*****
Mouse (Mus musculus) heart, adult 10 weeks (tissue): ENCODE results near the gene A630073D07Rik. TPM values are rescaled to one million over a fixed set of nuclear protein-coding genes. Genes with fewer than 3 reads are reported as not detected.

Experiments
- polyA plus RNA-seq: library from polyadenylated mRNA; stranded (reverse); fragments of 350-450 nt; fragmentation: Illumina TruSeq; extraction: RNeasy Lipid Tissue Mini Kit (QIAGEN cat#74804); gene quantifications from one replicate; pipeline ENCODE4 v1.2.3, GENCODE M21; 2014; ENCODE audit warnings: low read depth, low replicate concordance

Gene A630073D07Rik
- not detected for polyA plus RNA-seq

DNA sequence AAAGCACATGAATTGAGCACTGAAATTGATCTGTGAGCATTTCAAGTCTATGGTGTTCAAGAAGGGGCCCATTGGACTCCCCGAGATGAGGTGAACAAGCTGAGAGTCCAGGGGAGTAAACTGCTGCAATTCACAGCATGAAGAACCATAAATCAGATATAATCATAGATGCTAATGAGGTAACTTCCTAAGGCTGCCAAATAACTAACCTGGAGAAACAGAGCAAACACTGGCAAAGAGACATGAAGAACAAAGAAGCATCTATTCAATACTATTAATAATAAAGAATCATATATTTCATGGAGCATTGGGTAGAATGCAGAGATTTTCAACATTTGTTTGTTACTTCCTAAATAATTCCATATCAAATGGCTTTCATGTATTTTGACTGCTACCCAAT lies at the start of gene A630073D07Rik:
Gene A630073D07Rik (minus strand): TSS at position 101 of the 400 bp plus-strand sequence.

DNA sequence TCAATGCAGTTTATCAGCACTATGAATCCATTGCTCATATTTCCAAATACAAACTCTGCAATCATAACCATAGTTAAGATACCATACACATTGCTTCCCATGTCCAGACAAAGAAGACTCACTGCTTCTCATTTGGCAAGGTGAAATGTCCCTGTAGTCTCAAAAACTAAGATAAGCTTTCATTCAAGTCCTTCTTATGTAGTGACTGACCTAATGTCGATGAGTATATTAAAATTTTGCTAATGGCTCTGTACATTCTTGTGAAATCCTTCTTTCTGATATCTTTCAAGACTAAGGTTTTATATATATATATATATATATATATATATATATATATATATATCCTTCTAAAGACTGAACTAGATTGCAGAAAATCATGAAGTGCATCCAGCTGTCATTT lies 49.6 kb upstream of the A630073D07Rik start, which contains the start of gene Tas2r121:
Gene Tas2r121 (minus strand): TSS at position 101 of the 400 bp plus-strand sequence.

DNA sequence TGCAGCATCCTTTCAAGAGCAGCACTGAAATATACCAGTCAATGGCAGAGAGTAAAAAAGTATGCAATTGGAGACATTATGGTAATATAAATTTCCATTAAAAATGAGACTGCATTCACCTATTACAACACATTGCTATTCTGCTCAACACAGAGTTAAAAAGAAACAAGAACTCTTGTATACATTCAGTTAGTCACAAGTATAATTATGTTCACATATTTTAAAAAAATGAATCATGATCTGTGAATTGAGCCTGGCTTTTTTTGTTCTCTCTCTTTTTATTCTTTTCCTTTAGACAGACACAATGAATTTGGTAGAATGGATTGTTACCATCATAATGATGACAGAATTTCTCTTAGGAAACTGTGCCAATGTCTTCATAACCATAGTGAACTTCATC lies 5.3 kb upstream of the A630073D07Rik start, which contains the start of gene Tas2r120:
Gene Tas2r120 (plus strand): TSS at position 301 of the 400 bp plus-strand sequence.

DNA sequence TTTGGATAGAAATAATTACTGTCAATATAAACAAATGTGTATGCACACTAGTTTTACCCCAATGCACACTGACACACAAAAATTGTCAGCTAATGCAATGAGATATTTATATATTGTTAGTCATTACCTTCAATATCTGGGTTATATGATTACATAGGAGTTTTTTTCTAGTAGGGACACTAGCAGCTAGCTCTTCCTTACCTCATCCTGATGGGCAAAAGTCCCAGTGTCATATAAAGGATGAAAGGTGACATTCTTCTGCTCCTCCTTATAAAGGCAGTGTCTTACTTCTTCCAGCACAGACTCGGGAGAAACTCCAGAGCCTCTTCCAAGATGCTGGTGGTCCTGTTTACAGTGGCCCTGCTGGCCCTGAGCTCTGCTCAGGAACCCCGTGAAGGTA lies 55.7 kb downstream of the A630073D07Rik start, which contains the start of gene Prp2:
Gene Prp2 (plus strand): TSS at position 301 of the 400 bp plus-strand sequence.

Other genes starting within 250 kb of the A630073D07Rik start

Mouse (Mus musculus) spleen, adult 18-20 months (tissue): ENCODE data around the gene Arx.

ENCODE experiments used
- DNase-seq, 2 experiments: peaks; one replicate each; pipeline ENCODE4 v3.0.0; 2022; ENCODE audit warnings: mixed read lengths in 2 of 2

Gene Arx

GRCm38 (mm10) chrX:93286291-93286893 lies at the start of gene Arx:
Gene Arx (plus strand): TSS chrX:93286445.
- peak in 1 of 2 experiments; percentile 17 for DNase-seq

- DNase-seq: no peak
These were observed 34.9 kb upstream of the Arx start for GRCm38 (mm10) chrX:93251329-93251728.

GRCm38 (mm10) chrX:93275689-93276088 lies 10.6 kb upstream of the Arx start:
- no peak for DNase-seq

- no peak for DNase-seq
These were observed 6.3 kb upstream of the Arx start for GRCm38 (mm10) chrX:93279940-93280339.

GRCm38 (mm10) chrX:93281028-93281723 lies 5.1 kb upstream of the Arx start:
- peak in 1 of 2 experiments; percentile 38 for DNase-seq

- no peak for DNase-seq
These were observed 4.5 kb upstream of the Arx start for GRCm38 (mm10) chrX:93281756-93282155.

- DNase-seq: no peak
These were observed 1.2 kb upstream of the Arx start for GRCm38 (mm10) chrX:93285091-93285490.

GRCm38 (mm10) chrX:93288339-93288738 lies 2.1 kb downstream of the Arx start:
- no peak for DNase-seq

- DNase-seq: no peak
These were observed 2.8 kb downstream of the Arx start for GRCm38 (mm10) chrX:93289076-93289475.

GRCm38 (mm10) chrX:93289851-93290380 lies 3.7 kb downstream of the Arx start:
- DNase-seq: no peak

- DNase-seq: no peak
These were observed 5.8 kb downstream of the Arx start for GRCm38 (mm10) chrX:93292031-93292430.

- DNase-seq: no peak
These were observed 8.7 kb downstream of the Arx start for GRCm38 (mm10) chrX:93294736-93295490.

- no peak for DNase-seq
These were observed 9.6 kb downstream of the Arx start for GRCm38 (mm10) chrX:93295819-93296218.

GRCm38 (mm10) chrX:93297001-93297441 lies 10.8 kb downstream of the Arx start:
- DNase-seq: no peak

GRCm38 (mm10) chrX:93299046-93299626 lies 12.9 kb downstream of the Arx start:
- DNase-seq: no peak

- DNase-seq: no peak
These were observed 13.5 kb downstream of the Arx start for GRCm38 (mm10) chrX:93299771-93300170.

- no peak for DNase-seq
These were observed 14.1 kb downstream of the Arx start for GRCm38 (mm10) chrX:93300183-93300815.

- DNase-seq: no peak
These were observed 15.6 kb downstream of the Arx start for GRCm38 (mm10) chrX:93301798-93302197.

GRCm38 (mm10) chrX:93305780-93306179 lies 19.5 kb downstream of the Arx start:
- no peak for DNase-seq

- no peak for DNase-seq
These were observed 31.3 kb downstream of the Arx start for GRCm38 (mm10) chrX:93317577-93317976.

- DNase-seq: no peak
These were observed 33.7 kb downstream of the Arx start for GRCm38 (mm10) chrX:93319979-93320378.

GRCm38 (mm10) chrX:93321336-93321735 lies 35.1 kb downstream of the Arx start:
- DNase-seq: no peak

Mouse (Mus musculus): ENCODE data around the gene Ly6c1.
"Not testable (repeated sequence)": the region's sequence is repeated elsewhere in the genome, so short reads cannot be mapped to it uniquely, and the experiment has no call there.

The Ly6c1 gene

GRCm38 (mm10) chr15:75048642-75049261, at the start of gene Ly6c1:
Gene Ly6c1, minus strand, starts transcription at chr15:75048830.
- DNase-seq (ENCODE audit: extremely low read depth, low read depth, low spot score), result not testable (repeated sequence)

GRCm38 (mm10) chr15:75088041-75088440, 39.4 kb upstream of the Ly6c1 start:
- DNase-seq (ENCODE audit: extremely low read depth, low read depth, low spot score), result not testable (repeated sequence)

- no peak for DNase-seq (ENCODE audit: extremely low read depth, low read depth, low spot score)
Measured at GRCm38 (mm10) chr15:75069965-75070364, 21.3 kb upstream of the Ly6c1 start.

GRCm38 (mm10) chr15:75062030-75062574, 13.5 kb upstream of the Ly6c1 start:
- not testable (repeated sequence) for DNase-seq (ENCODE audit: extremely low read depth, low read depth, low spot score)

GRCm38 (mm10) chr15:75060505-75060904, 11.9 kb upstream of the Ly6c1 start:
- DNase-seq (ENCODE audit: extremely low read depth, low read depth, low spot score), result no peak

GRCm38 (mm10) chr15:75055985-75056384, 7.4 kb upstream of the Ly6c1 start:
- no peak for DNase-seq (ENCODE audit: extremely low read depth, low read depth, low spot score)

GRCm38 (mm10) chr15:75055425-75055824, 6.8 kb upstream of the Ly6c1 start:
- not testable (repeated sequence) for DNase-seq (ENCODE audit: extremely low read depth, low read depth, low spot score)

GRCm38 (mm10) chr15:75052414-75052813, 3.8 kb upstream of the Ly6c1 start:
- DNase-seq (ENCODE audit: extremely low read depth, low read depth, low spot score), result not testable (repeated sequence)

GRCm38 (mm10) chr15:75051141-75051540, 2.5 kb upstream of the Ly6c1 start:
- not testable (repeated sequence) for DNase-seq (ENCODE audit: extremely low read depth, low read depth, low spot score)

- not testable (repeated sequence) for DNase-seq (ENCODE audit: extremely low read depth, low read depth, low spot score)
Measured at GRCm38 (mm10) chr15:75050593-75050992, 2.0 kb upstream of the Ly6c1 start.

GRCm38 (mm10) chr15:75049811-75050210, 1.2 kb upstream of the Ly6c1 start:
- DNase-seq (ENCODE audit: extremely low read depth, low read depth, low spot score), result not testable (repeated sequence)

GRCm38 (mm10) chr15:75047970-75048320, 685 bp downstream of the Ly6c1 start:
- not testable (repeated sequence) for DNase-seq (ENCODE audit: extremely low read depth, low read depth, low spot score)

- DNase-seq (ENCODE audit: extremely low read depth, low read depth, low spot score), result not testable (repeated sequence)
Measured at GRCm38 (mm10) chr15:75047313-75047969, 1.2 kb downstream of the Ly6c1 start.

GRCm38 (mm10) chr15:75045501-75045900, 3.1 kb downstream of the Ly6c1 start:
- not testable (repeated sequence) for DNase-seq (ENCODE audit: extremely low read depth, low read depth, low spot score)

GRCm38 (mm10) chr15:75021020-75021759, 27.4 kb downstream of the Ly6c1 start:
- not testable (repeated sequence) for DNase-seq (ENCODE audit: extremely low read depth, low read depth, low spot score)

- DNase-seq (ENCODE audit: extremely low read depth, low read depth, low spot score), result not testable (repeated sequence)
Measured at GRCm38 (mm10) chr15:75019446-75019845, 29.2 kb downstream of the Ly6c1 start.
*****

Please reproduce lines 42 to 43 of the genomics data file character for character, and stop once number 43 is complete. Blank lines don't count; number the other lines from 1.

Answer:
- DNase-seq: no peak
These were observed 8.7 kb downstream of the Arx start for GRCm38 (mm10) chrX:93294736-93295490.